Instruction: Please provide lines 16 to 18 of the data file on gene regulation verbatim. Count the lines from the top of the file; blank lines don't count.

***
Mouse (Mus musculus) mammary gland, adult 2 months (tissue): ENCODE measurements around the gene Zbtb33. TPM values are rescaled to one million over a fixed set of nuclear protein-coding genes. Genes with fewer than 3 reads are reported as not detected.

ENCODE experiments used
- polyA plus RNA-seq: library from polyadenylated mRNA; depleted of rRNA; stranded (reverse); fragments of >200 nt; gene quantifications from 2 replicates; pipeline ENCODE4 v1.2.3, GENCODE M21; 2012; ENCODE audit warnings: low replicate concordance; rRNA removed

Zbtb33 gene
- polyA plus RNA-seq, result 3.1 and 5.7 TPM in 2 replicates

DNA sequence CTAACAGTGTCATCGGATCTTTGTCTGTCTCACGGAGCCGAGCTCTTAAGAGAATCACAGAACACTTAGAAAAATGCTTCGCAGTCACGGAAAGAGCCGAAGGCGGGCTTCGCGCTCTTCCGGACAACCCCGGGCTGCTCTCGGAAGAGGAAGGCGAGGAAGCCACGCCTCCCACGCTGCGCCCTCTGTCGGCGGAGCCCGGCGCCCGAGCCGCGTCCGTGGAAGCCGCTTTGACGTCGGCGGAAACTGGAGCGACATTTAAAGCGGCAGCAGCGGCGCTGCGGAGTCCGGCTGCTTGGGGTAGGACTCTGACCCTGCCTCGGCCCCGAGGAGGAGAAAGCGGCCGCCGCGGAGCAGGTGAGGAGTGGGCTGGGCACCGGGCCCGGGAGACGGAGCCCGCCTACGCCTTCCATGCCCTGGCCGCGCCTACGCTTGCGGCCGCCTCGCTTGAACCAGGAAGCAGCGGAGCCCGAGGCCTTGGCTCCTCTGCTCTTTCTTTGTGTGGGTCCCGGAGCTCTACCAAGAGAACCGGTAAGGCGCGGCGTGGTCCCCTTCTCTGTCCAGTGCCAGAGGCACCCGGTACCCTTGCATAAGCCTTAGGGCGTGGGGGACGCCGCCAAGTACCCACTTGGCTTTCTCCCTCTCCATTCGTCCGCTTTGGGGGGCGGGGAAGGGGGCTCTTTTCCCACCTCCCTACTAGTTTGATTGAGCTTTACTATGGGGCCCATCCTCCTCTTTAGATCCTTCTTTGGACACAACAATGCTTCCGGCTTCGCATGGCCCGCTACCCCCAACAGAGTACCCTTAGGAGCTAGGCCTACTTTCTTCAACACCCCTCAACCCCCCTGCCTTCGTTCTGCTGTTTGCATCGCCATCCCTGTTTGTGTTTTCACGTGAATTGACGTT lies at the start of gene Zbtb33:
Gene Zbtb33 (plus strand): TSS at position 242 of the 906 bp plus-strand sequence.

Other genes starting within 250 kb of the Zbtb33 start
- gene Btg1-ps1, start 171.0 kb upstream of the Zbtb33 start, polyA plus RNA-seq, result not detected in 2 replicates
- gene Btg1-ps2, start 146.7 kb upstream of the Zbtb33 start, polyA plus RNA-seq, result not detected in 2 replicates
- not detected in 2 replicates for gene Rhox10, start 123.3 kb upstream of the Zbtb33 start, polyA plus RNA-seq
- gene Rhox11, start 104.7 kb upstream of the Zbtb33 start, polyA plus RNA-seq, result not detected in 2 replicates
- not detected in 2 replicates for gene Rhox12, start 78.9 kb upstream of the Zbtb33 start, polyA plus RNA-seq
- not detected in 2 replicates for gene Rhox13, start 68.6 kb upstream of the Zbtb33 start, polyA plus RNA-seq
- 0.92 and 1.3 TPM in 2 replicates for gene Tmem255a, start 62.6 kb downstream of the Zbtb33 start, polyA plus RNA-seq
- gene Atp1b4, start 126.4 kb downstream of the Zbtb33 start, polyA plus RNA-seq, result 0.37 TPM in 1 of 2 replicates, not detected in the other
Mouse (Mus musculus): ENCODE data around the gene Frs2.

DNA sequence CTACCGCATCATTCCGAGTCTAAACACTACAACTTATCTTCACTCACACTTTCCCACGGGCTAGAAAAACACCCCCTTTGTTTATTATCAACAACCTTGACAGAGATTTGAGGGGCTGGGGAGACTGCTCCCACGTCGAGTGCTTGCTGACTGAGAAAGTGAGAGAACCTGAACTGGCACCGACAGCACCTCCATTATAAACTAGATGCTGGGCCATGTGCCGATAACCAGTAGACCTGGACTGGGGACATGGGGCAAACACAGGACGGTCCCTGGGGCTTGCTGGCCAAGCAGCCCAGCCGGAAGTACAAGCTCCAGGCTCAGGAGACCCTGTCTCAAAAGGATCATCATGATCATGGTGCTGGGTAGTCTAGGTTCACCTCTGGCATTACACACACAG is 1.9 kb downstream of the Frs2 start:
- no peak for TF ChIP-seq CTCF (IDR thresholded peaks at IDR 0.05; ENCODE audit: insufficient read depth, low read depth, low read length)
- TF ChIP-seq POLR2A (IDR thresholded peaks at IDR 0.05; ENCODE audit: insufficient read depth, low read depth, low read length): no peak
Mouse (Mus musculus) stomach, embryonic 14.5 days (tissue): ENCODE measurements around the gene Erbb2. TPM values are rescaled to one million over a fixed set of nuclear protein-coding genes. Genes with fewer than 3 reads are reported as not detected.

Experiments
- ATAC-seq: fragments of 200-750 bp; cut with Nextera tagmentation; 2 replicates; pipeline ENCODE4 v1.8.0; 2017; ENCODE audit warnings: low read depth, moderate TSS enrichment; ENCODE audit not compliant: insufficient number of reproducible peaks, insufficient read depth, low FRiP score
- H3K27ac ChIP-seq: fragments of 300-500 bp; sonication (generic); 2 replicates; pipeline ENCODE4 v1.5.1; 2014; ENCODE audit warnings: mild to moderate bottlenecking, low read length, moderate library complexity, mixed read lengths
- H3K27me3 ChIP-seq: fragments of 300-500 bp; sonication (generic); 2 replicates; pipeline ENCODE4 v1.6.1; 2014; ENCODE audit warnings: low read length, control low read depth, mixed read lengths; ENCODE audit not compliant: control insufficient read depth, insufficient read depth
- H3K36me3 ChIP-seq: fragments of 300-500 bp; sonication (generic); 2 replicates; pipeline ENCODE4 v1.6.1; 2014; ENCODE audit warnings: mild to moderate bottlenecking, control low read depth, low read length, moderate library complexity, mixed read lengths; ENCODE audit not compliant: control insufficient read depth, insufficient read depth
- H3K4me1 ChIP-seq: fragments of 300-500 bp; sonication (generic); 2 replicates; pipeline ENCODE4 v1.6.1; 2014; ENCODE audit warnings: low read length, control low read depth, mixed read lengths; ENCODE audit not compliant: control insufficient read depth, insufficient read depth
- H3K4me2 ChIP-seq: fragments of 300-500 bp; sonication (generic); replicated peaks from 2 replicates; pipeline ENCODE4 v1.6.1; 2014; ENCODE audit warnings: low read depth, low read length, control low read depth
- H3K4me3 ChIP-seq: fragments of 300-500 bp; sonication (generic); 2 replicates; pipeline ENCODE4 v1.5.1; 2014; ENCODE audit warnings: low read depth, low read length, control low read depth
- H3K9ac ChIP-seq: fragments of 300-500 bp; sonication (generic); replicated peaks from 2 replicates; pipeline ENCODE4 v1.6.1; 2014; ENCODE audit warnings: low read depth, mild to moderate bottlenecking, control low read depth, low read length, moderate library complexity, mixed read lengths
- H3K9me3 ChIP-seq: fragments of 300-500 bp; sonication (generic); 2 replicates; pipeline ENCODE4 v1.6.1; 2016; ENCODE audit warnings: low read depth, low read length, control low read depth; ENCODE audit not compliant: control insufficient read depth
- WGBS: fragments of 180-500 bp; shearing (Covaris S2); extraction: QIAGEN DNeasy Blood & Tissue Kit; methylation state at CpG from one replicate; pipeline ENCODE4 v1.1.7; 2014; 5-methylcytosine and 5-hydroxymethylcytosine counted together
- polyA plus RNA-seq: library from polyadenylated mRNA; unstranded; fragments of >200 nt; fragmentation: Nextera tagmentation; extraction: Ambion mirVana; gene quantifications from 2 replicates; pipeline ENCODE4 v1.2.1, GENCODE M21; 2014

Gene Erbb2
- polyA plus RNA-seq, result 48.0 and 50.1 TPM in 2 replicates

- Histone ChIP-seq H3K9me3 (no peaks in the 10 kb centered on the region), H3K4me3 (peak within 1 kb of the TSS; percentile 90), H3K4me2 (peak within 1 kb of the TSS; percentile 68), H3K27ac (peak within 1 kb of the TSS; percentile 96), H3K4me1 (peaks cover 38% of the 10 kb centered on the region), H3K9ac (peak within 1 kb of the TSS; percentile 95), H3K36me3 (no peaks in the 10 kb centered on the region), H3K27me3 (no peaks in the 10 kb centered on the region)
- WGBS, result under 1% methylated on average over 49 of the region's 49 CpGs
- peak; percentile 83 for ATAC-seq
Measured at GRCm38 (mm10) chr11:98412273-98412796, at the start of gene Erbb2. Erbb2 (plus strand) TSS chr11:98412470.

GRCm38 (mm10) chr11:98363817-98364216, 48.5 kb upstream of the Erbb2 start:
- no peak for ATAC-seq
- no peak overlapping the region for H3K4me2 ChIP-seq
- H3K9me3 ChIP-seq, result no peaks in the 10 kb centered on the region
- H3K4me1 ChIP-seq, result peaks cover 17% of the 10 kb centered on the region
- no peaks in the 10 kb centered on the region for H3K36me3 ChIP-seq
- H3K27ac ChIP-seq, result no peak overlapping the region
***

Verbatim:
- gene Atp1b4, start 126.4 kb downstream of the Zbtb33 start, polyA plus RNA-seq, result 0.37 TPM in 1 of 2 replicates, not detected in the other
Mouse (Mus musculus): ENCODE data around the gene Frs2.

DNA sequence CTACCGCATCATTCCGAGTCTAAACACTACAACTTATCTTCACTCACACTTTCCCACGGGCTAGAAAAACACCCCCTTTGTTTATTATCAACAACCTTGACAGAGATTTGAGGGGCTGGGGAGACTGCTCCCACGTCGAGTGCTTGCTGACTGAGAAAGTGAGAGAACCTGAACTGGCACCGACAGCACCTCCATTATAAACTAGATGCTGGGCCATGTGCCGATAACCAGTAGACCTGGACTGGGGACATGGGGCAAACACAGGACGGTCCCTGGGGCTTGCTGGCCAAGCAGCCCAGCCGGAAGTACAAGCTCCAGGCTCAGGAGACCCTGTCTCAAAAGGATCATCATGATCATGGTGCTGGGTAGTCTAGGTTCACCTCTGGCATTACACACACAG is 1.9 kb downstream of the Frs2 start: